The pre-2007 Irishman abroad in Europe had a little swagger to him. He thought his economy was a Tiger. When abroad in Europe, he spent like crazy, and generally annoyed his European counterparts with his brash ways. (Of course I’m not thinking of anyone in particular). The reverse is happening at the moment. We’re humble little chappies. My French and German friends are sending me emails with pictures of the Book of Kells saying ‘please take care of our investment’ and ‘are you enjoying your bailout?’ and ‘we’re still waiting for the thank you card’.
They’ll be waiting a while longer. When I say our European friends should be thanking us, they assume it’s a throwback to the hubris of pre-2007 Ireland or something to do with keeping eyes off the balance sheets of German and French banks. It’s not, and here’s just one reason why.
Imagine there are two countries trading with one another, with different cost structures and different currencies. Exchange rates then become important because they affect the relative price of domestic and foreign goods. So for example the dollar price of German goods to an American is determined by the interaction of two factors: the price of German goods in euros and the euro/dollar exchange rate.
When a country’s currency appreciates (meaning it rises in value relative to other currencies), then the country’s goods abroad become more expensive and foreign goods in that country become cheaper (if we are holding domestic prices constant in the two countries). By the same token, when a country’s currency depreciates, its goods abroad become cheaper and foreign goods in that country become more expensive.
So far, so boring. Simple economics would hold that in the more expensive country, a rise in a country’s price level (relative to the foreign price level) will just cause its currency to depreciate, thus hammering demand for its exports, until competition brings the price level down, and off we go again. The exchange rate is allowing price levels to equilibrate without deflating the domestic economy too much, and things are put back on an even keel.
What’s not normally acknowledged in this story is that, while the expensive country is returning to equilibrium, exporting firms in the less expensive country are making out like bandits because they are so much more competitive than firms in the more expensive country.
Now let’s put our two countries into a monetary union, but leave the cost imbalances. Let’s consider just Germany and Ireland, trading between one another with two currencies, Irish Euros and German Euros, that just happen to trade at 1:1, independent of the supply and demand forces acting on the currency. Relative to their cost structures, the currency of one nation–Germany–is relatively undervalued, generating increases in exports for the Germany and resultant GDP growth, while the Irish-Euro is overvalued, leaving that Ireland with only one option: a hard internal devaluation through the wage channel. This leaves aside all discussion of competitiveness, it’s just looking at the currencies in a different way.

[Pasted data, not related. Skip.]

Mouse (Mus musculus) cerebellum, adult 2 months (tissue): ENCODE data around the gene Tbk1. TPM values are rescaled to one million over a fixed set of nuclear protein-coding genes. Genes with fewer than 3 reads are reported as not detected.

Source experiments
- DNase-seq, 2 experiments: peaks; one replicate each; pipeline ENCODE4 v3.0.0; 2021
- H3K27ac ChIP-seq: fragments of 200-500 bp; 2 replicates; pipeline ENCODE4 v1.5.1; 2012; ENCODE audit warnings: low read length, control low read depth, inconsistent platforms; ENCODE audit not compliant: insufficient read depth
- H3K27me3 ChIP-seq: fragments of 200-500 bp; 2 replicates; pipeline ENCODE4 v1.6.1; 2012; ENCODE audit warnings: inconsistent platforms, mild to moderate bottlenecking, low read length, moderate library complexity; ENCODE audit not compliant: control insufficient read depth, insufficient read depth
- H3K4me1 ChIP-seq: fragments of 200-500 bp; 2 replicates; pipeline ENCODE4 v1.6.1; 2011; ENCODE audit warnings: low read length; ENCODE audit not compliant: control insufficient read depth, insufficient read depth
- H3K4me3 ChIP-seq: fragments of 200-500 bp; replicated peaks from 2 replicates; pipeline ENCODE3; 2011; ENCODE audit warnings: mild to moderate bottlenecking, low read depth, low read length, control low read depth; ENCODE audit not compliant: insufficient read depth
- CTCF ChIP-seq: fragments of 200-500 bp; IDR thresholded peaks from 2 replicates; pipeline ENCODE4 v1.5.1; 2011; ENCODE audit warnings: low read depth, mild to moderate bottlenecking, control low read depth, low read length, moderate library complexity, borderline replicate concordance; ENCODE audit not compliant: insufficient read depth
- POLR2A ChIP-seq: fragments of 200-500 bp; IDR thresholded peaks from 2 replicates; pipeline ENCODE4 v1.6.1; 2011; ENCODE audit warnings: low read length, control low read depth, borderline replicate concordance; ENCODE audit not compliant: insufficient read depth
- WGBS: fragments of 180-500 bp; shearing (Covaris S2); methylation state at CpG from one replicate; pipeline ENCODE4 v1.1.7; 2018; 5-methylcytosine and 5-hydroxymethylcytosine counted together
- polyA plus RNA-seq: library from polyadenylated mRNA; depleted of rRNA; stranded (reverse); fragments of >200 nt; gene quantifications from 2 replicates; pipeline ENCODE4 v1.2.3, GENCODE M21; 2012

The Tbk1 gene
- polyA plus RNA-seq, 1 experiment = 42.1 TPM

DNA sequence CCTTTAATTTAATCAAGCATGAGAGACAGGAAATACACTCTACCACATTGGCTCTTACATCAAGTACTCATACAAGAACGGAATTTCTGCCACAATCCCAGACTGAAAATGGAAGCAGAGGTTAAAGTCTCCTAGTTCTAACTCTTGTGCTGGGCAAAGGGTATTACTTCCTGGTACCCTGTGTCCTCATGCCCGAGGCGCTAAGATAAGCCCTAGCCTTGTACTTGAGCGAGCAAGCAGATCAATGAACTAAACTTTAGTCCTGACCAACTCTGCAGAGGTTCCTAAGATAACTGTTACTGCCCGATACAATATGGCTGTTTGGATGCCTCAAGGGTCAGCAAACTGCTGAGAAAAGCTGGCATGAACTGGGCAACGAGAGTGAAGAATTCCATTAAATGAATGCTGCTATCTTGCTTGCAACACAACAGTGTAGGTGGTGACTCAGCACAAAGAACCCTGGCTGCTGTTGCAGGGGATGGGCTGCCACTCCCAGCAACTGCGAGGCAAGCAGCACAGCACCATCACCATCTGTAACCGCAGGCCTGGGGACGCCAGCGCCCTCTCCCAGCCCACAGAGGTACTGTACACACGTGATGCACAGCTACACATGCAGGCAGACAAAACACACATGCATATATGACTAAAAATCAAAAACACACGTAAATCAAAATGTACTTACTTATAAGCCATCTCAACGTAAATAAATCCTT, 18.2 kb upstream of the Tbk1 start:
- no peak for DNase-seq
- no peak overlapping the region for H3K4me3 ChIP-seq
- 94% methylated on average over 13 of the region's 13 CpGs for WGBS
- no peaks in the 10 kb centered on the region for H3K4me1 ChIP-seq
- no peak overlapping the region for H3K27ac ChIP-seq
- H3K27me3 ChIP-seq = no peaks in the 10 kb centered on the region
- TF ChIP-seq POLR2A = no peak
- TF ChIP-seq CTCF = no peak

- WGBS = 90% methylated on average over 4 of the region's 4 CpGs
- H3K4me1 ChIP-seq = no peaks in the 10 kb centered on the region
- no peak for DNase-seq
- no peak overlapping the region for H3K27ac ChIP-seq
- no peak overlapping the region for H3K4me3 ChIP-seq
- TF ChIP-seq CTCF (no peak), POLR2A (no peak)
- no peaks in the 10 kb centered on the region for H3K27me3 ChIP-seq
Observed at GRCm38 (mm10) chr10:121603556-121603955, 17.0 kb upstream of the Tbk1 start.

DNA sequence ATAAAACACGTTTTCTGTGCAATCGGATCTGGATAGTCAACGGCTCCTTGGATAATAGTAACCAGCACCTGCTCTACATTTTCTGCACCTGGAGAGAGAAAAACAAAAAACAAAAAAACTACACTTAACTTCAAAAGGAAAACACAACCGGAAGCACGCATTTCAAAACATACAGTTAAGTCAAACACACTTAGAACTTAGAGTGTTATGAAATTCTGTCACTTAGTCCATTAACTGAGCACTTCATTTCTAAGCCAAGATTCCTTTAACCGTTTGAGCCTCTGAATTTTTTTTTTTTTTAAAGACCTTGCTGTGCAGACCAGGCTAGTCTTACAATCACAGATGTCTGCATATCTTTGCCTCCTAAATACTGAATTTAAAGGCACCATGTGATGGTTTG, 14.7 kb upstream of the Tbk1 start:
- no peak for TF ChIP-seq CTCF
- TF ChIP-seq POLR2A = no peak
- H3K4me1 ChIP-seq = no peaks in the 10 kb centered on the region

We can see this reflected in changes in the real effective exchange rates for Ireland and Germany over the past decade. The effective exchange rate is a trade share weighted average of a basket of foreign currencies. The real effective exchange rate adjusts for difference in price levels in those different countries. It can be viewed as a rough measure of the country’s external competitiveness.
Plot the data for Ireland, Germany and the European Union of 27 countries over a 15-year period from 1994 to 2009 (all data from Eurostat, axis starts at 80, and this is the latest data available). What do you see? You see the deterioration of Ireland’s competitiveness relative to the Eurozone average, but importantly, to Germany.
What does this all mean? Say in 2009 I bought a Mercedes from Germany. I bought it using my overvalued Irish Euros. My German friend accepted these overvalued euros and proceeded to use the funds from the sale of the car to buy another Mercedes in Germany in Germany. When he bought that second Mercedes, he was hoovering up the 30% price difference in 2009 euros between Ireland and Germany. There’s an implicit wealth transfer going on.
Now think about the competitiveness challenge Ireland has. Ireland must (and will) return to the Eurozone average at least, by accepting lower wages and deflating the economy. But will it ever really get close to Germany’s level of competitiveness? Probably not, because a lot of that is being driven (and hidden) by the relative valuations of the currency on their domestic and international assets, and while Ireland continues its internal devaluation, German firms will soak up the transfer.
So: the next time you hear a core country complaining about a peripheral nation, remember the favour you’re doing them by buying their goods and services. (German exports, by the way, registered a 10.9 billion Euros trade surplus this month). Of course lots of sensible Germans (and other Europeans) recognize the great deal they are getting from Eurozone membership, but this doesn’t get reflected in most of the commentary we see today.